Tributes mourning Jane Walentas pour in from around the world
Jane Walentas and husband, David, had together transformed an industrial waterfront area between the Brooklyn and Manhattan bridges into a thriving neighborhood, christened with the acronym DUMBO (Down Under the Manhattan Bridge Overpass) for its location.
Jane Walentas, an artist, designer and visionary, rescued a carousel which the Philadelphia Toboggan Company had built in 1922. Its components were about to be auctioned off piecemeal. She and David purchased the entire carousel for $385,000.
The carousel’s original location was the Idora Amusement Park in Youngstown, Ohio. Its 48 wooden horses are the handiwork of artists John Zoller and Frank Caretta. This carousel, which also had chariots and a Wurlitzer organ, became the first of its kind to earn a spot on the National Register of Historic Places.
After a long-term restoration project, the merry-go-around was opened in Brooklyn Bridge Park and named “Jane’s Carousel.”
Jane Walentas’ artistic vision and compassion were the focus of many tributes and remembrances on her New York Times obituary page over the past 10 days.
“The Board and staff of St. Ann’s Warehouse mourn the passing of our dear friend Jane Walentas,” wrote President/Artistic Director Susan Feldman and Chair Joseph S. Steinberg of St. Ann’s Warehouse. “A beautiful soul with a savvy mixture of pragmatism and creativity, Jane’s kindness, warmth and singular style were inspirational. Jane epitomized the spirit of DUMBO, which she, her husband, David, and son Jed, pioneered into a vibrant waterfront neighborhood and cultural destination. Jane’s Carousel, which she meticulously restored over 20 years, testifies to Jane’s vision for making public spaces festive and alive. Jane, we are so grateful for your friendship and love and all that you gave to the life of St. Ann’s Warehouse. We will continue to see you everywhere. We offer our deepest love and compassion to David and Jed for this devastating loss. Bells should toll for our First Lady of DUMBO.”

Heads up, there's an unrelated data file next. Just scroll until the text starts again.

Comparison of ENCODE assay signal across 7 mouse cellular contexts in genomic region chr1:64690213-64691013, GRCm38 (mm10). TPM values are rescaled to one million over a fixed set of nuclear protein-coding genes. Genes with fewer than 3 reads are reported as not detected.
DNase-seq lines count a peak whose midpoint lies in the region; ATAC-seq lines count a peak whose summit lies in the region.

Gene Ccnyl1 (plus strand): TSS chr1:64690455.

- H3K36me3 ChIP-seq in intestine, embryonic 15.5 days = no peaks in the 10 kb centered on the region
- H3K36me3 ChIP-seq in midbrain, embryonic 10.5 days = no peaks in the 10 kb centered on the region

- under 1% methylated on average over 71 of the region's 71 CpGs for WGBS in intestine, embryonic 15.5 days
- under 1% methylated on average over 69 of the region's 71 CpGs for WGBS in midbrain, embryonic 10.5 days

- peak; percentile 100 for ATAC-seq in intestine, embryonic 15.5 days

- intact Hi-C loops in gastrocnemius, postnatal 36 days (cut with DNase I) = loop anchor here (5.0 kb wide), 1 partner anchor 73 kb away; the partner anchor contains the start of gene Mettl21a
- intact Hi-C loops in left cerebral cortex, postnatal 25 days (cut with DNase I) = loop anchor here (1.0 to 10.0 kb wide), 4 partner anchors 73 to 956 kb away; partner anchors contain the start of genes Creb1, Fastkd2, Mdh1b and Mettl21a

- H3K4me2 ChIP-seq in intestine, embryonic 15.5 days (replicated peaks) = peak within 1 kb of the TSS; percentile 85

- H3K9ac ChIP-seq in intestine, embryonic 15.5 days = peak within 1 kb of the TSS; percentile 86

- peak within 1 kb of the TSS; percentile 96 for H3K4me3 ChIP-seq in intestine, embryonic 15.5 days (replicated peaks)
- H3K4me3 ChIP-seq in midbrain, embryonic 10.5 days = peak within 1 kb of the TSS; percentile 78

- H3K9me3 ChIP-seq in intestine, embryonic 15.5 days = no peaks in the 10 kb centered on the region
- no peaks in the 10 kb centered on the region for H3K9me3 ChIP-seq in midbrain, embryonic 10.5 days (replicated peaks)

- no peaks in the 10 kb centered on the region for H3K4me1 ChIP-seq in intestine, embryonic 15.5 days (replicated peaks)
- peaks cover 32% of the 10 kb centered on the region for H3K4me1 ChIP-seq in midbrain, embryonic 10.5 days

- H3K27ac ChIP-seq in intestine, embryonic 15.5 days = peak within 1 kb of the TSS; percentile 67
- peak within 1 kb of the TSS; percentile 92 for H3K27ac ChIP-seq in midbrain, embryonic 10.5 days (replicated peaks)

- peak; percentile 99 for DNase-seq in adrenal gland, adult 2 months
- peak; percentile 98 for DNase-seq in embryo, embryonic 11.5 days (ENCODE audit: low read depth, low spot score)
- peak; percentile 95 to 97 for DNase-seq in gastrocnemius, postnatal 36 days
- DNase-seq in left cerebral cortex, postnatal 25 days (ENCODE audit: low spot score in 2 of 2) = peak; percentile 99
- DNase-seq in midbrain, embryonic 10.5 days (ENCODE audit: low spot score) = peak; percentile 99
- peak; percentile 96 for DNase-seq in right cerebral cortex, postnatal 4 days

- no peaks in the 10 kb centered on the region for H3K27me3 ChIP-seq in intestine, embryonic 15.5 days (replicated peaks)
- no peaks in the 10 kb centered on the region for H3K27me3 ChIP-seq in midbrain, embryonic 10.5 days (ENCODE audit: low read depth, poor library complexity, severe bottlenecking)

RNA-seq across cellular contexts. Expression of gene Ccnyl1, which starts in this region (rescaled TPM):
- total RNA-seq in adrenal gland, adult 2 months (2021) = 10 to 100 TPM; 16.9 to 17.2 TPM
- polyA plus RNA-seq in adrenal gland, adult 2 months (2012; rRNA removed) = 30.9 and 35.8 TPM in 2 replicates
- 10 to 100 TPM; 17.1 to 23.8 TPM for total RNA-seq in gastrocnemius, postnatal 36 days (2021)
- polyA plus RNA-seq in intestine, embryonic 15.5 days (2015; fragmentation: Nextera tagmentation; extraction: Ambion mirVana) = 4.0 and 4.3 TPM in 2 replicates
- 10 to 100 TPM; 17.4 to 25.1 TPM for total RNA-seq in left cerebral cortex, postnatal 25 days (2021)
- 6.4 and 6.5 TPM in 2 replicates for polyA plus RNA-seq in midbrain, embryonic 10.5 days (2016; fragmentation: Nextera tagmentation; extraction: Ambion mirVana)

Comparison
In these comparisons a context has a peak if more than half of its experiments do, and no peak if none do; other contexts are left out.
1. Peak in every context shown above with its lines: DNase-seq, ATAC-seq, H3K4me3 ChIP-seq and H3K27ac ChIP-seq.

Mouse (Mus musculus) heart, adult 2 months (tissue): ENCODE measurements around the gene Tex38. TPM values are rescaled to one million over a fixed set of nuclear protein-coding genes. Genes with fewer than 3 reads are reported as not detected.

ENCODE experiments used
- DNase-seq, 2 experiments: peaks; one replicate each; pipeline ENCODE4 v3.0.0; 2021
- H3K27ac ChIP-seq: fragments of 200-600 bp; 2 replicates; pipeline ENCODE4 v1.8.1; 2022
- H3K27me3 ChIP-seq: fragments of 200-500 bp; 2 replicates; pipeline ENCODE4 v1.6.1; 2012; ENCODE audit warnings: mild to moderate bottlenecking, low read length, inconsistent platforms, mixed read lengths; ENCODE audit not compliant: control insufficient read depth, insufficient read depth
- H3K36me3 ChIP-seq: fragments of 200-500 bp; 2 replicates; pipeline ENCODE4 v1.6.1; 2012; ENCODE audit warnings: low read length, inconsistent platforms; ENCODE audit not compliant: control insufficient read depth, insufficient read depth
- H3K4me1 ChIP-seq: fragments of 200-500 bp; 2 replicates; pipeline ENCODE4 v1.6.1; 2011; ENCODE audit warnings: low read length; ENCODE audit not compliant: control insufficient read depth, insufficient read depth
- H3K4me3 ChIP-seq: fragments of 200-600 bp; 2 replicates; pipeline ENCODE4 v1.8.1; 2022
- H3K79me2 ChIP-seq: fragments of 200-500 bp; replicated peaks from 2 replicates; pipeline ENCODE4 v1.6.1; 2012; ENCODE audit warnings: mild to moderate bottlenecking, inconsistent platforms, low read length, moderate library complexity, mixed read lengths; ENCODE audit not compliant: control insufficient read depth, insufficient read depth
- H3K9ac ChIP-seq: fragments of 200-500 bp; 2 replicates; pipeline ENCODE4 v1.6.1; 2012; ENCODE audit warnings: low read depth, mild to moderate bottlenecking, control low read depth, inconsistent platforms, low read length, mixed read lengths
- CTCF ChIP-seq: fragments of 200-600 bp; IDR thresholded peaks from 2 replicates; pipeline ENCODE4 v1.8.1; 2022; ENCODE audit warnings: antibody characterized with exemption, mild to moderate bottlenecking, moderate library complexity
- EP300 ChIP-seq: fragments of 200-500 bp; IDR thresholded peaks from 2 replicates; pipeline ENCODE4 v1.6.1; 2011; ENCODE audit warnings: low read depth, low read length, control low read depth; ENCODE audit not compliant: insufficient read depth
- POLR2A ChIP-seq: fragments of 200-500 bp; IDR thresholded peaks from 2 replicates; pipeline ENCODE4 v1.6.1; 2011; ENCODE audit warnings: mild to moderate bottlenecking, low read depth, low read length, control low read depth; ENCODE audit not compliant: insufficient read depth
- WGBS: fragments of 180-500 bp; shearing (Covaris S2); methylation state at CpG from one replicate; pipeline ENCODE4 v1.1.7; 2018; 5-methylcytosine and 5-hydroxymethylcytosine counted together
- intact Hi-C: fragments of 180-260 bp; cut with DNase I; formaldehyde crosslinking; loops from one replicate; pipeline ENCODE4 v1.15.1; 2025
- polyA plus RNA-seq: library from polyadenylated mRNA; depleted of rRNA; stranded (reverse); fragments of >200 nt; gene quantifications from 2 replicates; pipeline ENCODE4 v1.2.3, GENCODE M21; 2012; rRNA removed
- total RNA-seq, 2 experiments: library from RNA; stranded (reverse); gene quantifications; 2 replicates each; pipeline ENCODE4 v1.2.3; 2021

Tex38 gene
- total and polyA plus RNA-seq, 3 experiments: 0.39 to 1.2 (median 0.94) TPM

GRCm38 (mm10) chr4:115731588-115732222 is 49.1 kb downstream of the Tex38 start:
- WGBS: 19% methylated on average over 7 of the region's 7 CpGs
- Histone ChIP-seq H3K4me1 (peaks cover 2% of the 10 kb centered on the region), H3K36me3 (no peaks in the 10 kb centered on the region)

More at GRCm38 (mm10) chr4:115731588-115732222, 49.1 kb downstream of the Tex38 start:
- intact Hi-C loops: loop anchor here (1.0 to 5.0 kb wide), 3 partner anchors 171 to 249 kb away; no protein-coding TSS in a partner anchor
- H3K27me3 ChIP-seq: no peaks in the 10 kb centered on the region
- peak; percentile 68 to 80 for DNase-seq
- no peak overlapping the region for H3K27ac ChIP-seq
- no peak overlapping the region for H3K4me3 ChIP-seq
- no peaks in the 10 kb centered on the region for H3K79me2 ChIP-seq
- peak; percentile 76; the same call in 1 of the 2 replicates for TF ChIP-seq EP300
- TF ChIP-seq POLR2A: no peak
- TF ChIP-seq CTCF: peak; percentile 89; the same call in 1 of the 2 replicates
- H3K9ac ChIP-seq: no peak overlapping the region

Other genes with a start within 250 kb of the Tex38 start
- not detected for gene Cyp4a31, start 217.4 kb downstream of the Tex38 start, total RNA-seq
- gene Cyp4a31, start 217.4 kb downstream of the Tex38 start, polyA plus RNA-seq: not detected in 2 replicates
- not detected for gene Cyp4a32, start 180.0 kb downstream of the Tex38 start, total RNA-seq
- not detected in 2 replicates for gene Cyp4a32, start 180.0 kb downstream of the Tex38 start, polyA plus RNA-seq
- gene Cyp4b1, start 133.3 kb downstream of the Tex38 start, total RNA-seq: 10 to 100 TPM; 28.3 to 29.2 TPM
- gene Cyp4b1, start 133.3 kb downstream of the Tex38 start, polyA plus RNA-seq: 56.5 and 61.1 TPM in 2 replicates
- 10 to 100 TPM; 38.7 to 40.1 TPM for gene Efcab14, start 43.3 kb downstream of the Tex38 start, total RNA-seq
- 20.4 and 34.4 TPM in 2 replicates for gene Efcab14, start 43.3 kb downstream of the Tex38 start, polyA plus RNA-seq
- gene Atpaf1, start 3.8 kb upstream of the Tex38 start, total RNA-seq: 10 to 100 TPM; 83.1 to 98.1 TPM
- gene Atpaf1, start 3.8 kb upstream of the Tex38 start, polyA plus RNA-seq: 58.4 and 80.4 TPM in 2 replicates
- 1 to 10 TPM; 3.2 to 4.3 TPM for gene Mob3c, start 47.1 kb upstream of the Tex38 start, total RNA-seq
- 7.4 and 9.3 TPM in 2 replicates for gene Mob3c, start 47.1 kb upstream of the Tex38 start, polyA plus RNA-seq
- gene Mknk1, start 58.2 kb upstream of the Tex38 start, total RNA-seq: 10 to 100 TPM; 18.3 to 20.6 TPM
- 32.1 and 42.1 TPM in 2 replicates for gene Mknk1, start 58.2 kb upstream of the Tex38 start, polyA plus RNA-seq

Chris Havens, a colleague at the Walentas’ real estate development company, Two Trees Management, wrote, “I was blessed to work for David and Jed Walentas in the early years of DUMBO’s rise. Jane was a guiding presence, setting the creative tone with her elegance and sheer class. Unfailingly kind to me and others, inspiring in her taste and vision, she made many substantial contributions to the growth of Brooklyn as a creative center.”
The New England Carousel Museum wrote, “We were saddened to hear of Jane’s passing. Her dedication to the restoration and preservation of PTC #61 aka ‘Jane’s Carousel’ was truly a lifelong labor of love and she will be deeply missed.”
A lady identifying herself as Cate wrote appreciatively about the carousel’s restoration. “As a lifetime resident of the Youngstown, Ohio, area I will be forever indebted to Jane for saving and restoring our beloved carousel. Not only was I on board the last time it turned here in Youngstown (and had ridden for almost an hour to be sure to be on the very last spin), I had the high bid on one of the horses at the auction. I (and everyone around me) cried tears of absolute joy when it sold as a unit, as it deserved to be. She made an entire city area so happy and those of us who remember Idora will always smile when we see pictures of it up and running again…”
Likewise, an acquaintance identifying herself as Nancy from Youngstown, Ohio wrote, “Thank you for restoring my childhood carousel. It never looked as good as when you were done with it.”
Jane’s Carousel earned international acclaim, as Geraldina and Fernando Geddo, a couple from Buenos Aires, wrote, “Jane’s work, dedication, and love for the carousels, was a new air that strengthened a commitment to our Carousel here in Buenos Aires, Argentina. Today we feel very sad for this passing, but we are sure that Jane’s inspiration will remain forever.”
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